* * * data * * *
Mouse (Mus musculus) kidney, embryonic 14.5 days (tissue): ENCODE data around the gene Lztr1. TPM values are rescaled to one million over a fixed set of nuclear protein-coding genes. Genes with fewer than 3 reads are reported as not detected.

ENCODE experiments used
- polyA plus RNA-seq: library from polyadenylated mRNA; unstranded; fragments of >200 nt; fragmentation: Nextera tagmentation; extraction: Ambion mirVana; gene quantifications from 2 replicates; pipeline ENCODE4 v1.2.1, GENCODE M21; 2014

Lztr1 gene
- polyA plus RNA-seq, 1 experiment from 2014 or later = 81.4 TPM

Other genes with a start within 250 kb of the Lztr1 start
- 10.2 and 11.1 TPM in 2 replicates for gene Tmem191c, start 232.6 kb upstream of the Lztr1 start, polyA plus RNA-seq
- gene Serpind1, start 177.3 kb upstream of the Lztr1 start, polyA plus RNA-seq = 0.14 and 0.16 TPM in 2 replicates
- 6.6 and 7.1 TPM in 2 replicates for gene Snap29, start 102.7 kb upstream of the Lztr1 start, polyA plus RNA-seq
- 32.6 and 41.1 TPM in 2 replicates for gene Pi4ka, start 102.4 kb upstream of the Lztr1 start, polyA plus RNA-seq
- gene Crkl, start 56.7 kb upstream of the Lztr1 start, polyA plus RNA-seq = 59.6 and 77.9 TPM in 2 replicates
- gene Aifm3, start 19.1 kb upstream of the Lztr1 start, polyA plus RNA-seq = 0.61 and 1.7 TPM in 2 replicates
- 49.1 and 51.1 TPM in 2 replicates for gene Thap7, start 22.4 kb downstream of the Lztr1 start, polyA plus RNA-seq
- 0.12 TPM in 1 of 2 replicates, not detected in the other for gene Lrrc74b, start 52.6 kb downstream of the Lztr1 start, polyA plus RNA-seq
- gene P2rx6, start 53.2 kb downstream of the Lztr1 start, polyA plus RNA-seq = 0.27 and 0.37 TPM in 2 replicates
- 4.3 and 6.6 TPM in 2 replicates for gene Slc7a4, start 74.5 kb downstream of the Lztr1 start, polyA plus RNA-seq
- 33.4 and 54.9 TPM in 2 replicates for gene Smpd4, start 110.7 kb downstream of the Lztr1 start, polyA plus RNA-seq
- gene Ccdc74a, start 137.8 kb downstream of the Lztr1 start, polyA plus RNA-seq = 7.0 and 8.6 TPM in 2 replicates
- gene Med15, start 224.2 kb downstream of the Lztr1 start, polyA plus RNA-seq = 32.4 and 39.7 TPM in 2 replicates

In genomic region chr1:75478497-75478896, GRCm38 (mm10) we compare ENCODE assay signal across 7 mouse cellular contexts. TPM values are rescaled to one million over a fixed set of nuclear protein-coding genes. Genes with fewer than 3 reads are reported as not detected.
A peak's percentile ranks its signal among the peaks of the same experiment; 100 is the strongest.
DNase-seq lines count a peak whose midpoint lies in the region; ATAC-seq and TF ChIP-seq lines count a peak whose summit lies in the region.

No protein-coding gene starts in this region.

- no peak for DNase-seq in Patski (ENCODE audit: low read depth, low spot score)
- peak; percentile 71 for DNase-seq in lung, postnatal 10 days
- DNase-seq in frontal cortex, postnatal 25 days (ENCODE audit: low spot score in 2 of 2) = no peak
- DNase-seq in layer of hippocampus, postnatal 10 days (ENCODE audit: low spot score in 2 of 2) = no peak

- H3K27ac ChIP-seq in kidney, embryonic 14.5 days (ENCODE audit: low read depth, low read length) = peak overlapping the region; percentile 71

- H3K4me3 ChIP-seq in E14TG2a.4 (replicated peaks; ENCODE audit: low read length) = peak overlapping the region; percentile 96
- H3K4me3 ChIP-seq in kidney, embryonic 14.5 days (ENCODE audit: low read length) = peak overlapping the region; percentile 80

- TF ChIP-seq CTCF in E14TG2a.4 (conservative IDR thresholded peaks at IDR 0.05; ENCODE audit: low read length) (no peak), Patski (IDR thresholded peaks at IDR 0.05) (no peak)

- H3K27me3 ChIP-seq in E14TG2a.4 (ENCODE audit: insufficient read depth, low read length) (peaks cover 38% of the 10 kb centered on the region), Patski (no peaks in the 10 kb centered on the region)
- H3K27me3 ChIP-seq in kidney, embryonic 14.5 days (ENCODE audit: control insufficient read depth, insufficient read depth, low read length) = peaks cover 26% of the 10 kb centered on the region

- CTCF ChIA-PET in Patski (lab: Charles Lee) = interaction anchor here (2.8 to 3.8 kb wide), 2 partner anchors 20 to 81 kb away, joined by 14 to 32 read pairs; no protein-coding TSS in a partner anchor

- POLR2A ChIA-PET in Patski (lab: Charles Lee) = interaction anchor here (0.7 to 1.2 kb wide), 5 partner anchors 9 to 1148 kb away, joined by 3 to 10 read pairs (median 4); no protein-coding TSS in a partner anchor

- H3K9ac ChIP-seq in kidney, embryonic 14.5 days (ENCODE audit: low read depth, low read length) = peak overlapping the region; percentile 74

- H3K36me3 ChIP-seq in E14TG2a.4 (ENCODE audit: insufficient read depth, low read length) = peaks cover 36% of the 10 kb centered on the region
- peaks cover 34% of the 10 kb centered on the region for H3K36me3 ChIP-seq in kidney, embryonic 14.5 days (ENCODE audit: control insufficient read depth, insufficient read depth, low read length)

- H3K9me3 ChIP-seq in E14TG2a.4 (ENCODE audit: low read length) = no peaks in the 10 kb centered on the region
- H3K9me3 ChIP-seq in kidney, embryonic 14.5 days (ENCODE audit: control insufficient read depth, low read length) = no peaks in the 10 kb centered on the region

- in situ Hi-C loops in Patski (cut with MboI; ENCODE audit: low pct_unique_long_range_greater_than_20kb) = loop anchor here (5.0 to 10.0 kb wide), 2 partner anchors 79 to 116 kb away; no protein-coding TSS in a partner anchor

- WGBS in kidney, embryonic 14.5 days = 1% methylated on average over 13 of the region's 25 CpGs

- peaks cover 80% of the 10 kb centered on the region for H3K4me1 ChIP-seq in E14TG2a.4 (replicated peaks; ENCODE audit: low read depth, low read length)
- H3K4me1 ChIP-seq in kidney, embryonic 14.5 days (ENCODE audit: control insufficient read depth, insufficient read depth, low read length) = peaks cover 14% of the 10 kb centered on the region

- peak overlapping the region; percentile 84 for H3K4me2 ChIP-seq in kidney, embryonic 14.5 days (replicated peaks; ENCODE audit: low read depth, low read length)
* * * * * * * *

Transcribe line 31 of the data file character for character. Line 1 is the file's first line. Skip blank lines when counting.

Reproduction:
- TF ChIP-seq CTCF in E14TG2a.4 (conservative IDR thresholded peaks at IDR 0.05; ENCODE audit: low read length) (no peak), Patski (IDR thresholded peaks at IDR 0.05) (no peak)